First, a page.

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Hexadecimal

TimD Moore
Greenhorn

Joined: Aug 19, 2003
Posts: 14
Can you please explain to me why 0xFFFFFFFC = -4.0, and why 0xFFFFFFDF = -33 ? I am having difficulty learning hexadecimal, not to mention negative hexadecimal. Maybe you can recommend a good web site that explains it.
Thanks,
TM
Jessica Sant
Sheriff

Joined: Oct 17, 2001
Posts: 4313

the trick with hex is to turn into binary (which is actually easier to do than Decimal) -- and then figure out what that binary number is.
So... we've got these 2 numbers: 0xFFFFFFFC and 0xFFFFFFDF

So... now that I've done that one for ya -- can you figure out the other?
Grab a piece of scrap paper and count from 0-15 in binary and that will help you to convert the Hex digits to its binary equivalent.
[ August 19, 2003: Message edited by: Jessica Sant ]

- Jess
Blog:KnitClimbJava | Twitter: jsant | Ravelry: wingedsheep
TimD Moore
Greenhorn

Joined: Aug 19, 2003
Posts: 14
That's a big help. I'm not sure if I have it 100% but that well get me going well on my way.
Thanks Alot,
TM
TimD Moore
Greenhorn

Joined: Aug 19, 2003
Posts: 14
Would you mind also explaining how you can go from decimal to hex? Specifically, take the number 1976, how do you come up the hex value?
Thanks,
TM
Jessica Sant
Sheriff

Joined: Oct 17, 2001
Posts: 4313

Decimal to Hex is a little trickier..
You can check out this thread for some instruction about how:
http://www.coderanch.com/t/242789/java-programmer-SCJP/certification/Octal-hexadecimal-representation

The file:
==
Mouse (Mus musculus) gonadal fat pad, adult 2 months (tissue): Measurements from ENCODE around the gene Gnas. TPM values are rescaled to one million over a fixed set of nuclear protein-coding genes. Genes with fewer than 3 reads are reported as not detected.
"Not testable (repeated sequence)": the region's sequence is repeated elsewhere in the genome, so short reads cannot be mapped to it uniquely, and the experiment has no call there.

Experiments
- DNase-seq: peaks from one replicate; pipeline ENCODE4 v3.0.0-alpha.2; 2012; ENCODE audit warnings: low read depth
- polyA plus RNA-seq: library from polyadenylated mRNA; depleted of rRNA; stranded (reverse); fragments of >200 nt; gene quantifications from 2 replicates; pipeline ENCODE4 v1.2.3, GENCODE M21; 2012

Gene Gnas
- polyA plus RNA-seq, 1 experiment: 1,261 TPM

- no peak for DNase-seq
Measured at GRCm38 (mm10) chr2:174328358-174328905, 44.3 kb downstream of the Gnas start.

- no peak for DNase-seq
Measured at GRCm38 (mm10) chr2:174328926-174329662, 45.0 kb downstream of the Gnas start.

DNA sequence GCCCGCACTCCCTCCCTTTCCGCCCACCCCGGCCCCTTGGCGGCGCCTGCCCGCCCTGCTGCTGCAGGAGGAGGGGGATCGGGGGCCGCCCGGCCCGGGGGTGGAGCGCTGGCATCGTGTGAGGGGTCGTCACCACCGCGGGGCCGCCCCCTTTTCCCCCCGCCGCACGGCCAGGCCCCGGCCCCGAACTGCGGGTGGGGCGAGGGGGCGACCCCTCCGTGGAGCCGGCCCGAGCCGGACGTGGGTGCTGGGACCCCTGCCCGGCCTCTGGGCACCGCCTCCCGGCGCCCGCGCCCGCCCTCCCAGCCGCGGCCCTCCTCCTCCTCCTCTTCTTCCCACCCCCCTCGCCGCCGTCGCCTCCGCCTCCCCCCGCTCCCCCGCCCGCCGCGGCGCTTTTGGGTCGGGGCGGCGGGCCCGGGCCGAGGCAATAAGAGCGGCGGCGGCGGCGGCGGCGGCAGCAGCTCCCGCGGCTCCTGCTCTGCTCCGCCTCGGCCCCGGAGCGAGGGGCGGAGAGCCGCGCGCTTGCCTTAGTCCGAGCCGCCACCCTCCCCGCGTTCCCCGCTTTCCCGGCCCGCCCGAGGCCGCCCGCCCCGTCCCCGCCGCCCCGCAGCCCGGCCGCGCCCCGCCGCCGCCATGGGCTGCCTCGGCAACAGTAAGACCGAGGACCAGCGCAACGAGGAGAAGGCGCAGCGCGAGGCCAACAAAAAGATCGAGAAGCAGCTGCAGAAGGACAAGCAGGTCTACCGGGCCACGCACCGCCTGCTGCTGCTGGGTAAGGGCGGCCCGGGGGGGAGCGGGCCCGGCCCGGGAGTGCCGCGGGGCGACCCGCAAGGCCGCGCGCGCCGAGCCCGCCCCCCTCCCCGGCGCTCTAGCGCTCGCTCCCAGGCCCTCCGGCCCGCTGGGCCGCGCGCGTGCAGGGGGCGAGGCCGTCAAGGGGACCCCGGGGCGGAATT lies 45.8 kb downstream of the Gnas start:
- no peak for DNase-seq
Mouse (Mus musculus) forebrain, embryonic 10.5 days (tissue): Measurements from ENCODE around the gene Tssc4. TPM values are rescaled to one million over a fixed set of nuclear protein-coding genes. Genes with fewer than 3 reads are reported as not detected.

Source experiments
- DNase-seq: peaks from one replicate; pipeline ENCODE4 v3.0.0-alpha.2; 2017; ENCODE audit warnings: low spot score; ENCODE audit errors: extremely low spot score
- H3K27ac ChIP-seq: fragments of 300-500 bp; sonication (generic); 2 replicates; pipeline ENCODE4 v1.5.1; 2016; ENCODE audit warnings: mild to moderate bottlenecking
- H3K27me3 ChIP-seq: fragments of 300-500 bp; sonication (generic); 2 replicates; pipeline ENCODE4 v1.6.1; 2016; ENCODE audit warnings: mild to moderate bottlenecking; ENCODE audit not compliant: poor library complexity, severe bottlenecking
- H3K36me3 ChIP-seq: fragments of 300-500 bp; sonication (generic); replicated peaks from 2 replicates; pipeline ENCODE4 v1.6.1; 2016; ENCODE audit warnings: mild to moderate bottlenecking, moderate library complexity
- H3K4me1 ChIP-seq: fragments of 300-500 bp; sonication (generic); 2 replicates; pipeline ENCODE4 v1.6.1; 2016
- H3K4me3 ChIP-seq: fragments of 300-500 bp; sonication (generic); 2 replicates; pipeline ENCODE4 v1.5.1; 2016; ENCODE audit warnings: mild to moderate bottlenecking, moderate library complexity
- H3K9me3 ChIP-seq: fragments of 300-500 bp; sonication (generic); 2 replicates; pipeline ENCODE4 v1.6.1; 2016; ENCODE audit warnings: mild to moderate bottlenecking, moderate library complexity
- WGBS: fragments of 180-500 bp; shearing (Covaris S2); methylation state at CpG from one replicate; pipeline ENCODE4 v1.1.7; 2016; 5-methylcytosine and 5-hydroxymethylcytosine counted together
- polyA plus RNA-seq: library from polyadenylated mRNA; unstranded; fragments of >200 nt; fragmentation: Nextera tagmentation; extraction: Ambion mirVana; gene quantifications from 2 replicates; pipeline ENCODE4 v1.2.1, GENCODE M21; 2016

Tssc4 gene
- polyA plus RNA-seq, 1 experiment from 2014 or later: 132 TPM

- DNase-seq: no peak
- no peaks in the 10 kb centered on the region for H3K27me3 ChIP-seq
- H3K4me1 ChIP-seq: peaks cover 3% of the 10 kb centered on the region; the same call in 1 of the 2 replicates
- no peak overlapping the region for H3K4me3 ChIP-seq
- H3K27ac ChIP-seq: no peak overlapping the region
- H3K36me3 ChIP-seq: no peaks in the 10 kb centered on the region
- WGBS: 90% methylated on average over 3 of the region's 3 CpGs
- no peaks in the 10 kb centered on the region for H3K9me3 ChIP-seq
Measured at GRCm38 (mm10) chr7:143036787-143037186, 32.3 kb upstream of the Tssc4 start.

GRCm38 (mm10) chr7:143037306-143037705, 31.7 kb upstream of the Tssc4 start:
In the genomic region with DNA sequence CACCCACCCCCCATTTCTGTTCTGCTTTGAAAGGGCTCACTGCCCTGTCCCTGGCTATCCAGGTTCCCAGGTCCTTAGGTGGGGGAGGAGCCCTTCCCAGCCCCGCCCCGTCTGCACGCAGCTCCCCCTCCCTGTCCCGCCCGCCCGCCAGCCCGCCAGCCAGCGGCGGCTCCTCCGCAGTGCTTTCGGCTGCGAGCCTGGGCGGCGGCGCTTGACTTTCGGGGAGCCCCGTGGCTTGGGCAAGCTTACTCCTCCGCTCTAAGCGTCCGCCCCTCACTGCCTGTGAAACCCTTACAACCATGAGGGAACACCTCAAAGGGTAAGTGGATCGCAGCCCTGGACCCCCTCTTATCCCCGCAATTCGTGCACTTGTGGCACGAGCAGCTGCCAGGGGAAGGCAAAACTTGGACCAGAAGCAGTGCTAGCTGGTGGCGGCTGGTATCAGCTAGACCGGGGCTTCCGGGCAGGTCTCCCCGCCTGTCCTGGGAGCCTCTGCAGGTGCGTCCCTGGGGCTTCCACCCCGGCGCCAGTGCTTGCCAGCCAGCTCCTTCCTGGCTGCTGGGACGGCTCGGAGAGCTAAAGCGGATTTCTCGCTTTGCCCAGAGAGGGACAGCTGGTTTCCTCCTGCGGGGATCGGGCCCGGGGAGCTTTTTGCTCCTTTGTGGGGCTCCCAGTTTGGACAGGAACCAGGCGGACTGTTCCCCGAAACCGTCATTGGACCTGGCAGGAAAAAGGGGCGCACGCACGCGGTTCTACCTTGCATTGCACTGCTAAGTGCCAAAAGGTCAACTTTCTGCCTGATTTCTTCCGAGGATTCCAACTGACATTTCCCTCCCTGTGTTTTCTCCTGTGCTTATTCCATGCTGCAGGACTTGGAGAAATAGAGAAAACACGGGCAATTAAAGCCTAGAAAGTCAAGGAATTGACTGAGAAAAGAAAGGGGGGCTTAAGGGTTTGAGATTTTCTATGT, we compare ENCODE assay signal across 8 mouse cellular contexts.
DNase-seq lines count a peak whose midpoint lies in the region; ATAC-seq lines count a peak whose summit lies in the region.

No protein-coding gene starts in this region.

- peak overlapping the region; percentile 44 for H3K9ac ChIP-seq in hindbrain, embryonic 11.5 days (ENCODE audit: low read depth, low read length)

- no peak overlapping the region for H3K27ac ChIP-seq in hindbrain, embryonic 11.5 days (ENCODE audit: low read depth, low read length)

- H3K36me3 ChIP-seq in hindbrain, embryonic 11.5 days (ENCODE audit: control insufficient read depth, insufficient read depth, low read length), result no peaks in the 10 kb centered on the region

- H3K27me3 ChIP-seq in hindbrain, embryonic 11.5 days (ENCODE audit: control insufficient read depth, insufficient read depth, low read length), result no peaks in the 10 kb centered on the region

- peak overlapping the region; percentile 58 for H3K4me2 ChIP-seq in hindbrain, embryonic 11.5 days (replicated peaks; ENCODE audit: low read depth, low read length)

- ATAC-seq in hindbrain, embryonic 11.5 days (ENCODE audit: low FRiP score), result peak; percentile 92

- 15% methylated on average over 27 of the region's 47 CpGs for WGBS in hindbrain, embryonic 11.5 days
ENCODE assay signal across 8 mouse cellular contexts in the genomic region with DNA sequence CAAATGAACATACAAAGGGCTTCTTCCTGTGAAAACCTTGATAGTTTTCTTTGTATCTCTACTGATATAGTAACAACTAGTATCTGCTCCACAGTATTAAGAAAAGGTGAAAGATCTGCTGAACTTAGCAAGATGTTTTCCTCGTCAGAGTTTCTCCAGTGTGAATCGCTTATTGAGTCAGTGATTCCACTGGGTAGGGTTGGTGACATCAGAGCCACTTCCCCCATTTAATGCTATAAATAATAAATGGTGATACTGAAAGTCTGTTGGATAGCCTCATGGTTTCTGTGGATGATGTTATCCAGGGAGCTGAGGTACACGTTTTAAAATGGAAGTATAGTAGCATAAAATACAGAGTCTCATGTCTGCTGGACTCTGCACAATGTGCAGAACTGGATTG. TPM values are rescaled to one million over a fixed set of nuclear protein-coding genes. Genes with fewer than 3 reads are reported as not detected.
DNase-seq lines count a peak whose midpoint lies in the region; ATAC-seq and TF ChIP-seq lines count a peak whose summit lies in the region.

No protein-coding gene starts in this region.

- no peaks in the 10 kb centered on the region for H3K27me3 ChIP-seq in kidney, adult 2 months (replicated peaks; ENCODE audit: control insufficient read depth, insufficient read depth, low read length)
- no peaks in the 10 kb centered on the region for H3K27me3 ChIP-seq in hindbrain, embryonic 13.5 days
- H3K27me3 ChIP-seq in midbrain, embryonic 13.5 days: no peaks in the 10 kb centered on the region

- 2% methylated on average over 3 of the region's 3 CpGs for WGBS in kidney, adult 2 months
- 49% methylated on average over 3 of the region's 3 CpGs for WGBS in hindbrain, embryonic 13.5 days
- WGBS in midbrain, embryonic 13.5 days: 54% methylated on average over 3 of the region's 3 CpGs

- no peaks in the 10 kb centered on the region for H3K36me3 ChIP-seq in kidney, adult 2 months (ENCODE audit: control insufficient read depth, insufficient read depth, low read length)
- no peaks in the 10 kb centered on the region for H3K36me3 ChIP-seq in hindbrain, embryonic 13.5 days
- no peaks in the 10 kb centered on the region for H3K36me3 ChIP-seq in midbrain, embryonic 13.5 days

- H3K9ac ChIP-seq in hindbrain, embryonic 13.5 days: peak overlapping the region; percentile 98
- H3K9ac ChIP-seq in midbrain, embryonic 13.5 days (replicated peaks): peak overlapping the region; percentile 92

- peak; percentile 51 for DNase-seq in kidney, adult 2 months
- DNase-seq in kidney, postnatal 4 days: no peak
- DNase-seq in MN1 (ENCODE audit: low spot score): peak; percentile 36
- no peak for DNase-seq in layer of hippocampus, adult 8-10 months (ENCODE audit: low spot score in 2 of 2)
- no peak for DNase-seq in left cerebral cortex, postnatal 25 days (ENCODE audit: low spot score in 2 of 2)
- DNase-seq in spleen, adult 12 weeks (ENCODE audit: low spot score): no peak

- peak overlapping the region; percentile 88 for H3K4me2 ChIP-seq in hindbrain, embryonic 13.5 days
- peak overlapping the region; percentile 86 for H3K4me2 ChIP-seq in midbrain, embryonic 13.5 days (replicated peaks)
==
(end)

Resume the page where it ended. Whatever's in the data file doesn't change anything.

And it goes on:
BUT -- the good news is, converting Decimal -> Hex is not on the exam. So look into it if you're curious... but don't sweat it. Go study Threads some more, it'll be time better spent.
Bascially you should know that HEX numbers start with 0x, Octal numbers start with 0, Decimal numbers start with anything 1-9. And remember, the x in Ox can be capitalized too -- so OXDEAFCAB is the same as OxDeafCab is the same as Oxdeafcab --
TimD Moore
Greenhorn

Joined: Aug 19, 2003
Posts: 14
OK, thanks again Jess.
TM
Corey McGlone
Ranch Hand

Joined: Dec 20, 2001
Posts: 3271
In order to convert decimal to any base (hex, octal, or binary), you can continually divide the number by the base. Let me give you an example by converting the number 95 to all 3 bases.
First, we'll do binary:

Now, write down the remainders in reverse order that you got them: 1011111. There you have it - 1011111 is the binary version of 95. Let's try that with hex:

Again, we write down the remainders in reverse order and we have 0x5F, which is the hexadecimal representation of 95. Finally, let's do octal:

That gives us a value of 137, which is the octal representation of 95.
I hope that helps,
Corey


SCJP Tipline, etc.
TimD Moore
Greenhorn

Joined: Aug 19, 2003
Posts: 14
Thanks Corey, That does help.
TM
 
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